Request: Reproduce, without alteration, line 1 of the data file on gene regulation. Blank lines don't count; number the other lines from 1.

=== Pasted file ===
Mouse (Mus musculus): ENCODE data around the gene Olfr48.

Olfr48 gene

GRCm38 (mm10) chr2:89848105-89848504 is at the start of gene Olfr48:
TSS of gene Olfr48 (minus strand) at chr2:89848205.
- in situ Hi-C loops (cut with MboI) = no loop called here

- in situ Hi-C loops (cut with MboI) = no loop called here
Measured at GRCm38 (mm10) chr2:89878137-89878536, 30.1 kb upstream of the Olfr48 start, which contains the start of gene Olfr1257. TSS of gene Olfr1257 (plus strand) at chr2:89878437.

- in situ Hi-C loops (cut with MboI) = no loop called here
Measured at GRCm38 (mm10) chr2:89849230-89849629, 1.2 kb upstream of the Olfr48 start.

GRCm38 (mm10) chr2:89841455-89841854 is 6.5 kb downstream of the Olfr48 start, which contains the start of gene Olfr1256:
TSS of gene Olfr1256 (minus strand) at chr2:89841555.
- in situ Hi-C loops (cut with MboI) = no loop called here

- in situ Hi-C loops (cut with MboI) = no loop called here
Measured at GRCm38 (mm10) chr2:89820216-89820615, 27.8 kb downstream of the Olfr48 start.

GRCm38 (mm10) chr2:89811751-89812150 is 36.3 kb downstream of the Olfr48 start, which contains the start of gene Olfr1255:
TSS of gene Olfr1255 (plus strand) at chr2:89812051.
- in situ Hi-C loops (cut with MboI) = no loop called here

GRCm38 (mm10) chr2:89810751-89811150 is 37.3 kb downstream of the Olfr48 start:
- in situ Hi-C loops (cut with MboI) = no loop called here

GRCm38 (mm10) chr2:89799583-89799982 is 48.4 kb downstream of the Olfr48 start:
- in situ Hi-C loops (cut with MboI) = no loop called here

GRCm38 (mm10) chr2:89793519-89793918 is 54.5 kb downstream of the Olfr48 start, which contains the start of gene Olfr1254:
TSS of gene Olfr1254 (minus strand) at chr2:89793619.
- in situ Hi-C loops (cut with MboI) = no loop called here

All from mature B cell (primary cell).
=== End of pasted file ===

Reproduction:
Mouse (Mus musculus): ENCODE data around the gene Olfr48.